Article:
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Advent – The Longest Night

December 13, 2007 Leave a comment

In the older Julian calendar, tonight would be the longest night of the year, as the light of day gave way to an engulfing dark expanse. The church responded to this bleak time by celebrating St. Lucy, a young woman martyred for her faith in the 3rd century.

While little is known about Lucy, her name means “light,” so Lucy’s Day became a way of reminding the church of God’s light upon His people in the midst of dark seasons. According to one legend, her eyes were gouged out before her death, yet she could still see.

Today many Norwegians, Swedes and Danes still celebrate the feast of St. Lucy. Some young girls will memorialize Lucy by dressing in white and wearing a crown of candlelight.

When the sun fades from our horizon and twilight gives way to encroaching dark, shadows may seem more real than the fading glories of day. The fear that seemed so weak and foolish just hours ago, now looms large in our imaginations. In spite of our fast-talking, clever minded mockery of darkness, no one can escape the struggles of the human soul.

We learn to manage our schedules, but we cannot manage out the pain of broken relationships. Our intelligence, our wit, our technology cannot save us from disappointments, tragedies, offenses, and misunderstandings. We’ve learned to treat a multitude of sicknesses and physical problems, yet our bodies are not immune to sickness and death.

The Christian faith doesn’t hide from this darkness or deny its existence, but it looks beyond the darkness to a God of light and hope and love. Some people scorn this faith as blindness or pollyanish piety, and they are free to do so.

In the midst of their sneers, we will continue to look into the darkness of a starless night with eyes to see the Uncreated Light of love. Isaiah looked out upon a crumbling kingdom. He saw the impending demise of a once great hope descending rapidly into darkness. Morality was fading and the enemies came crouching: ready to descend upon the prey of God’s forgetful people.

He saw the darkness. Yet he also saw the light. He saw the lion lay down with the lamb. He saw a little child playing in the midst of snakes. He saw men turning weapons of war into tool for planting and harvesting. He saw beyond the horizon of man’s wisdom to a God will reveals a peaceable kingdom in the midst of a world that appears to be lost for good.

His words continue to inspire and stir of world of believers…and unbelievers. No matter how deep the darkness. Now matter how loud and how long the scorners scorn. The people of God are called to look beyond the arm of human flesh to the Creator who dwells in unapproachable light.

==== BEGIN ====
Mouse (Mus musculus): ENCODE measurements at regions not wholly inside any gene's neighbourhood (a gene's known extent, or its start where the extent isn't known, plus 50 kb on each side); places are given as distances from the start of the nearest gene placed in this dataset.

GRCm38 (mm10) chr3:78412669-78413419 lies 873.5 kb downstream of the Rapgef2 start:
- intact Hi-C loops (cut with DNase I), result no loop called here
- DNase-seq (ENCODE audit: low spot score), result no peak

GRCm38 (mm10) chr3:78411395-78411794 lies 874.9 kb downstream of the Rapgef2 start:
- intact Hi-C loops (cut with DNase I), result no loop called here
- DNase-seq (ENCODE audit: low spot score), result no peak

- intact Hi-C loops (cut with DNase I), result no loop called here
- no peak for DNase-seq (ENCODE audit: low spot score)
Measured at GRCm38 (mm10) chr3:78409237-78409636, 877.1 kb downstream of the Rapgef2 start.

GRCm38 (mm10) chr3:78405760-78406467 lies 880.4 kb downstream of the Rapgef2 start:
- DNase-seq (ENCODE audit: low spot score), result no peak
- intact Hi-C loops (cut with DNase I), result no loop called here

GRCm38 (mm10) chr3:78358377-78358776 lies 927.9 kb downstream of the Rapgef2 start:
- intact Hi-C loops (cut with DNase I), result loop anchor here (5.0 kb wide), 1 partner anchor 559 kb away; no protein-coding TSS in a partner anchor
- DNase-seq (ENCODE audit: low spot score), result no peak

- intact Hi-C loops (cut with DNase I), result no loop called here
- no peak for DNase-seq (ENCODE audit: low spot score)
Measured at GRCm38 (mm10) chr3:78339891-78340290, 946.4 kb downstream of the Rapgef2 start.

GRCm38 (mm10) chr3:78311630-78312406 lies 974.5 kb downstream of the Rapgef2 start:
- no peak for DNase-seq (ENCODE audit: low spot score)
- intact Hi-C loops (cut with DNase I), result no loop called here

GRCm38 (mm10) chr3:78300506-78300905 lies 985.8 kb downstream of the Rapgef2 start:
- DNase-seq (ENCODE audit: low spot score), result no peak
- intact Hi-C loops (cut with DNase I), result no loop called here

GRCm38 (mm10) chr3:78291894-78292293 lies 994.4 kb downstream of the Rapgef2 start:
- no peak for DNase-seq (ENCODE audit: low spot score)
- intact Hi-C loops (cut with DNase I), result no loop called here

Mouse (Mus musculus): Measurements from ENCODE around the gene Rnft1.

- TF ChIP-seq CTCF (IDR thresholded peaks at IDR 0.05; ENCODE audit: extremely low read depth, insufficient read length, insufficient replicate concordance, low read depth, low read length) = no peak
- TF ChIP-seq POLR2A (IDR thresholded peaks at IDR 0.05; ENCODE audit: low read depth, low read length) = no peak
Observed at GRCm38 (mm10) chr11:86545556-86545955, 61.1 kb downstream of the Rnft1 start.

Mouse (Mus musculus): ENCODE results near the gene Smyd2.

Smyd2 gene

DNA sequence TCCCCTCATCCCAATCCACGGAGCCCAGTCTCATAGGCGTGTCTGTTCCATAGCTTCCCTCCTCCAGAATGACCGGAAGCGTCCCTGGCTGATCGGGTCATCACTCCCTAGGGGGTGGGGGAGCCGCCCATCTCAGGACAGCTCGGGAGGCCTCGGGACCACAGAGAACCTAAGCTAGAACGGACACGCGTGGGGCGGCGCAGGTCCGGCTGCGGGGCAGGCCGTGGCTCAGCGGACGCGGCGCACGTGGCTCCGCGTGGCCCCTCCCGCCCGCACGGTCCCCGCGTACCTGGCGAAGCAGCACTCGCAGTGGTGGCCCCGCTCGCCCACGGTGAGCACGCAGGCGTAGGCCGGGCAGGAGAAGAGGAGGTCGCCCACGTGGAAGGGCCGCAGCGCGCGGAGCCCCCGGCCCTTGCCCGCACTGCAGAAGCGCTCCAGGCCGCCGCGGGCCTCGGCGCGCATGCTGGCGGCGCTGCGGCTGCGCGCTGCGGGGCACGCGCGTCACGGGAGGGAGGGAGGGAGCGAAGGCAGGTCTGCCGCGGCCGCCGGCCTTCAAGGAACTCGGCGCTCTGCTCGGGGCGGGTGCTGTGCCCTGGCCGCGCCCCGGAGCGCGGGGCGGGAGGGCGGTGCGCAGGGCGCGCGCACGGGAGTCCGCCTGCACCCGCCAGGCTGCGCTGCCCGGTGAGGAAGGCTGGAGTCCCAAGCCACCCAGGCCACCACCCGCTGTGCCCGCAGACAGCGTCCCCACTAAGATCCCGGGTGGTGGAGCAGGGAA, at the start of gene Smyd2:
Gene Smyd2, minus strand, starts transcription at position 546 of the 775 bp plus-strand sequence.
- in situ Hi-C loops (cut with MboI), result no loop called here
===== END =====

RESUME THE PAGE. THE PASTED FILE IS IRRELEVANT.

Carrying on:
Trusting in the goodness of God revealed in Jesus Christ, we look toward the light of His unchanging love. As we look out in hope, we see His light shining and revealing lights all around us. We see the uncountable multitudes of people like Lucy who quietly trust the Lord in the midst of a world bent on destruction.

And as we behold the unveiling of God’s light in darkness, we walk toward His light, revealing the reconciling power of His love in and through our frail and failing lives.

Web 2.0 Advent Calendar

December 11, 2006 Leave a comment

Celebrate advent and learn more about new web technologies at the same time. Check out hte Web 2.0 Advent Calendar. And while you’re at it, why not spend a little time with an Advent Calendar about Advent.

Also check out these advent calendars:

An Episcopal Diocese of Washington Advent calendar with interesting art, meditatins, and opportunities to help the needy.

Electric December offers a mutli-media advent calendar with dreams for improving our world.

Find out a little Christmas history at the New York Carver’s Advent Calendar.

Beliefnet offers an Advent calendar with meditations and interesting links.

Categories: Advent, Wonder Tags: ,

Advent Calendar

November 30, 2004 Leave a comment

This week we are meditating on the sudden, hopeful return of Christ. I’ve chosen a short poem that captures this sense of suddenness. This poem is written by Rowan Williams, the Archbishop of Canterbury. Let us remember to pray for him and all our brothers and sisters in Anglican Communion.

Advent Calendar

He will come like last leaf’s fall.
One night when the November wind
has flayed trees to bone, and earth
wakes choking on the mould,
the soft shroud’s folding.

He will come like the frost.
One morning when the shrinking earth
opens on mist, to find itself
arrested in the net
of alien, sword-set beauty.

He will come like dark.
One evening when the bursting red
December sun draws up the sheet
and penny-masks its eye to yield
the star-snowed fields of sky.

He will come, will come,
will come like crying in the night,
like blood, like breaking,
as the earth writhes to toss him free.
He will come like child.

Rowan Williams

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